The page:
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In the future, many computers will contain multiple processors, in part because the marginal cost of adding a few additional processors is so low that only minimal performance gain is needed to make the additional processors cost-effective. Intel, for example, now makes cards containing four Pentium Pro processors that can easily be incorporated into a system. Multiple-processor cards like Intel's will help multiprocessing spread from servers to the desktop. But how will these multiprocessors be programmed? The evolution of the programming model is already under way. One important function of the programming model is to describe how memory operates. For a multiprocessor, a reasonable model is sequential consistency (SC), which makes a multiprocessor behave like a multitasking uni-processor. Nevertheless, many commercial multiprocessors support more relaxed memory models. The author argues that multiprocessors should support SC because--with speculative execution-- relaxed models do not provide sufficient additional performance to justify exposing their complexity to the authors of low-level software.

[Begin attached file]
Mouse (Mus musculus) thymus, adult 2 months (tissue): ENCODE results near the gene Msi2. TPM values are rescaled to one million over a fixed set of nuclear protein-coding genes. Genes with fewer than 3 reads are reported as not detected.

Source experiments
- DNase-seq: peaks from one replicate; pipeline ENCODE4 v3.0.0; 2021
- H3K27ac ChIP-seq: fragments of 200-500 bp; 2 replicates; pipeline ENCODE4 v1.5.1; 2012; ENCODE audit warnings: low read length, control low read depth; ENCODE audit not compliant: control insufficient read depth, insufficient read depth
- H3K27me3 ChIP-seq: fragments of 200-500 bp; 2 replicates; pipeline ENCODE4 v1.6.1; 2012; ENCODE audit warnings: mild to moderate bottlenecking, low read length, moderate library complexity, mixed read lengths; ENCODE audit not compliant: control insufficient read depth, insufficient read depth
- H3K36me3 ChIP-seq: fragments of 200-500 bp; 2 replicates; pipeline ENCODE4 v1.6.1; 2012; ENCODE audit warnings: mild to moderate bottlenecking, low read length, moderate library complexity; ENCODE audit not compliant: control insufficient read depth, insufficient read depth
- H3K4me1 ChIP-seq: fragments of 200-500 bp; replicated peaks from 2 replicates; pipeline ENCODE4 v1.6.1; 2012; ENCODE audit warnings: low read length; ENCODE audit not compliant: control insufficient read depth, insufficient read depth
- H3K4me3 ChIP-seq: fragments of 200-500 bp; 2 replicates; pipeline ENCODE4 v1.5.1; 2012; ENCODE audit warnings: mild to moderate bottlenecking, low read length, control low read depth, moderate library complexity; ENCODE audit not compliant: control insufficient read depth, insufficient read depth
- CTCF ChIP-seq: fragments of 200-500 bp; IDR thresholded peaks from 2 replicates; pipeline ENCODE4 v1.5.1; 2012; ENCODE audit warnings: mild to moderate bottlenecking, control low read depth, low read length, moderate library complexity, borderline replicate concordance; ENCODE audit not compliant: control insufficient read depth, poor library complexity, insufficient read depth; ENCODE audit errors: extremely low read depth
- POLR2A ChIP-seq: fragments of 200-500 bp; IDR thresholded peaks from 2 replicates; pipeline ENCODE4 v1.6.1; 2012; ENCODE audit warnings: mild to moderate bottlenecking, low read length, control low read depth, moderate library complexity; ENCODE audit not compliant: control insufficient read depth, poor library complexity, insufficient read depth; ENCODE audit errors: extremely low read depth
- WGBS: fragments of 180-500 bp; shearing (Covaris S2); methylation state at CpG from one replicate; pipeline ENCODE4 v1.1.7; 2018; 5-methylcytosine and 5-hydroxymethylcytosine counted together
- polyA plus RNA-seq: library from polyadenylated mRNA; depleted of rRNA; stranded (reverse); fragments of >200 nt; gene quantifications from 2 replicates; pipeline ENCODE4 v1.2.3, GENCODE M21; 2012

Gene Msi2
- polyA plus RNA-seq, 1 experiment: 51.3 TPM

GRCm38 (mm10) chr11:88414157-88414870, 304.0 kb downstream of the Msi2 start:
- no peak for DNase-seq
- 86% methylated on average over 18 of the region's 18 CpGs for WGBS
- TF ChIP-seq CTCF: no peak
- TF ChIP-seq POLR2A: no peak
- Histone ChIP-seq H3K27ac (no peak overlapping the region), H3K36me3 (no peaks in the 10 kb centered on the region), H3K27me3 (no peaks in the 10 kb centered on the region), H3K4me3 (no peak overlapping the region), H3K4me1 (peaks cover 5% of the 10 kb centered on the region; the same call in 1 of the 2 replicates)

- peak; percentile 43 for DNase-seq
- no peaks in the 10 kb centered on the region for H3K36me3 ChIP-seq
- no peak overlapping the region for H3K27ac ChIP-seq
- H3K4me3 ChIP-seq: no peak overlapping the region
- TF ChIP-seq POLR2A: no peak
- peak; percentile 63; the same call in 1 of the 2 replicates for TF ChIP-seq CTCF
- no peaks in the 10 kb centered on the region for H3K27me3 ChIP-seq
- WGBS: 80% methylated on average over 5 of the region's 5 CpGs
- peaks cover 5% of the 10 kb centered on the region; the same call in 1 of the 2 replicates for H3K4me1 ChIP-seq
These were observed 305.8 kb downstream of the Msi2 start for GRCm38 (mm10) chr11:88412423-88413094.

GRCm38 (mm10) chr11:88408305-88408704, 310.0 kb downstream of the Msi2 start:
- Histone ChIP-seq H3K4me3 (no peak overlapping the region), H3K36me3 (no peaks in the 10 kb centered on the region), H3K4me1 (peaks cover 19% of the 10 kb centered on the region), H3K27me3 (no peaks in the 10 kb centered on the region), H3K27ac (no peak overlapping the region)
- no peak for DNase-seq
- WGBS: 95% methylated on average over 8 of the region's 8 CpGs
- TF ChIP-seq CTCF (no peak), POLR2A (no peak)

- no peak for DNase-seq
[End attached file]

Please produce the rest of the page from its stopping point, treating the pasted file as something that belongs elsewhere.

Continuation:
M. D. Hill, "Multiprocessors Should Support Simple Memory-Consistency Models," in Computer, vol. 31, no. , pp. 28-34, 1998.
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